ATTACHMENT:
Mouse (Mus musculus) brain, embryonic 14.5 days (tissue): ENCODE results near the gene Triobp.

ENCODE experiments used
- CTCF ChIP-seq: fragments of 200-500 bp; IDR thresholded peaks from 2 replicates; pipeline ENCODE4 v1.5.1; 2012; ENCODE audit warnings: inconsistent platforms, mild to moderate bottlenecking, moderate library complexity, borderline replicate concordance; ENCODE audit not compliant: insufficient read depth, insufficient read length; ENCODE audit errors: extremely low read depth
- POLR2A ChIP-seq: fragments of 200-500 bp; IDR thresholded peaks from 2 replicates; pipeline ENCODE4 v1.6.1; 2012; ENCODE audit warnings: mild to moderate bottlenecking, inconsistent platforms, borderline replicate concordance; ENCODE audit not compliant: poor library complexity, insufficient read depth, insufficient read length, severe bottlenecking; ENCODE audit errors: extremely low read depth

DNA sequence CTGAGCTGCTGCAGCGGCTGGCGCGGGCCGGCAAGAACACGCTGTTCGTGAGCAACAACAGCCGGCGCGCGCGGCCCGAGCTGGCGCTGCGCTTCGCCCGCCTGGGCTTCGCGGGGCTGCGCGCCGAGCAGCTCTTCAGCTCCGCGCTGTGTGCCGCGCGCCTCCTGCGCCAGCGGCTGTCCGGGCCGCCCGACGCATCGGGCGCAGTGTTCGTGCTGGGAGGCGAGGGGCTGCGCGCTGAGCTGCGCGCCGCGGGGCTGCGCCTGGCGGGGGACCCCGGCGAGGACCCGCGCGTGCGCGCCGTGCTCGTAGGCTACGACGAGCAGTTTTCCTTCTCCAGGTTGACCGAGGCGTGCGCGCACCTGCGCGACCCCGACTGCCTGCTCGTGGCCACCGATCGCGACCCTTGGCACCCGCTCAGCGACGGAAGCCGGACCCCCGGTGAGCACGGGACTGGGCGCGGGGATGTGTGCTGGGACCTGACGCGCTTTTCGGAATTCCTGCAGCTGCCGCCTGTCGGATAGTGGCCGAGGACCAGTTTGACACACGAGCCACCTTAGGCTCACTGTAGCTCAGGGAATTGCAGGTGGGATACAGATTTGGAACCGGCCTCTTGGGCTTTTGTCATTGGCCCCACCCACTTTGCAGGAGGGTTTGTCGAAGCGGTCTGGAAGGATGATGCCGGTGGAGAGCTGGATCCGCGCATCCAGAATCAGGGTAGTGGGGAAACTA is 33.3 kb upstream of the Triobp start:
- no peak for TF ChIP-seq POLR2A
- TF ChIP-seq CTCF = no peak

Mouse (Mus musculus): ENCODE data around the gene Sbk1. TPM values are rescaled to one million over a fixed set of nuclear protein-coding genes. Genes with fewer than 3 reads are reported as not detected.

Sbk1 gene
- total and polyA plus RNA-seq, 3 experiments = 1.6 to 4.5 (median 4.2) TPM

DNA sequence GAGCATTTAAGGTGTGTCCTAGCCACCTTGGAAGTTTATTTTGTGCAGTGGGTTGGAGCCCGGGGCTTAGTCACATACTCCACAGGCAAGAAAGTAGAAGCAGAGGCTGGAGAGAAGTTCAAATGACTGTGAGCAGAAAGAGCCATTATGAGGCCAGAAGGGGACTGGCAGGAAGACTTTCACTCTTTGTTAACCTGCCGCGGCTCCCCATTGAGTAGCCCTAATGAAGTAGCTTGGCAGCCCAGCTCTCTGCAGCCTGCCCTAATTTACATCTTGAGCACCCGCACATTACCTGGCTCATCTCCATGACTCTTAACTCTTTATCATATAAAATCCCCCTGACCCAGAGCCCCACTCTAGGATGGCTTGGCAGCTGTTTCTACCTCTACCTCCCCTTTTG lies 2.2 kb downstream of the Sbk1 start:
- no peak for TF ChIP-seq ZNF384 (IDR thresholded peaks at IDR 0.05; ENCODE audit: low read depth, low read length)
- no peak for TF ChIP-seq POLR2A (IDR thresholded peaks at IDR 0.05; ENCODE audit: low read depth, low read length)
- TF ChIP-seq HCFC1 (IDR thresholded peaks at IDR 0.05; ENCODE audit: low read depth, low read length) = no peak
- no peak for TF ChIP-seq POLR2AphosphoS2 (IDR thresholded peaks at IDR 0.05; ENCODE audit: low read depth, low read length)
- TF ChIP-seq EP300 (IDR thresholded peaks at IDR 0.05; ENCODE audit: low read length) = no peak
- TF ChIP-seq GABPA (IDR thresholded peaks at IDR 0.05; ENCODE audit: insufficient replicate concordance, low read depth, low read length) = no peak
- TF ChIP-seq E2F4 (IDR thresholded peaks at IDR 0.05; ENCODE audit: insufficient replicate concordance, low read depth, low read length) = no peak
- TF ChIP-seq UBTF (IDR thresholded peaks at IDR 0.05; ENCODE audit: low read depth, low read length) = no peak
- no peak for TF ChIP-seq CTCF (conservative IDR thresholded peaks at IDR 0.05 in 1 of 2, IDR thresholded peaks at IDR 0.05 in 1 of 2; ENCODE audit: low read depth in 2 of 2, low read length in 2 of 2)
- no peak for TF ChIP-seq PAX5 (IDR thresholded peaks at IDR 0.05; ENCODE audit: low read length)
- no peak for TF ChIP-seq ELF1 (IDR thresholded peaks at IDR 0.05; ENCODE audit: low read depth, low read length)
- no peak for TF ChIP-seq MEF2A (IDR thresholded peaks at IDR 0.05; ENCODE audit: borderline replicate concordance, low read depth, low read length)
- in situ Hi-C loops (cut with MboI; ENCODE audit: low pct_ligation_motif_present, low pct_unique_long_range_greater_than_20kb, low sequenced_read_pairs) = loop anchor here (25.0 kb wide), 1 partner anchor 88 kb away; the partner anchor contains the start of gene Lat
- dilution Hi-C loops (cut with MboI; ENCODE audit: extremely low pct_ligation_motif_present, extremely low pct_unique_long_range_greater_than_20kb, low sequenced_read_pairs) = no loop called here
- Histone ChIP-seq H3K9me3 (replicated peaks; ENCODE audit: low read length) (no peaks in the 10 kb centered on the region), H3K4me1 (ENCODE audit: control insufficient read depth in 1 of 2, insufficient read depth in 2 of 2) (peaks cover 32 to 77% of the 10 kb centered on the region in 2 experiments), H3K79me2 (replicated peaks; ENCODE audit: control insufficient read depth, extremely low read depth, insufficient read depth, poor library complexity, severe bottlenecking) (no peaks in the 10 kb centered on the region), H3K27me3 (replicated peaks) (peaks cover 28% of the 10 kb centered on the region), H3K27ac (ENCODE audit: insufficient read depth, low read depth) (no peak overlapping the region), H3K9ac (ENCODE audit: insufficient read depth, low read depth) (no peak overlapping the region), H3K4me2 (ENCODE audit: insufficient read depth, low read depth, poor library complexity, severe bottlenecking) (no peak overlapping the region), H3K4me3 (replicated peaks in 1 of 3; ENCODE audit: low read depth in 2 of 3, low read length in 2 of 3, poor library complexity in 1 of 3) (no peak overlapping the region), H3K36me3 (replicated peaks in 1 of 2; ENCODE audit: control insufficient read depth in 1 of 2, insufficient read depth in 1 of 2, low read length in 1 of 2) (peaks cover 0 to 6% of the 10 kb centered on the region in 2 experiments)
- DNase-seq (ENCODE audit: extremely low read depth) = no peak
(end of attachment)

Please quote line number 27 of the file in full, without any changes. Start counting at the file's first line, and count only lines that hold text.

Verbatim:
- DNase-seq (ENCODE audit: extremely low read depth) = no peak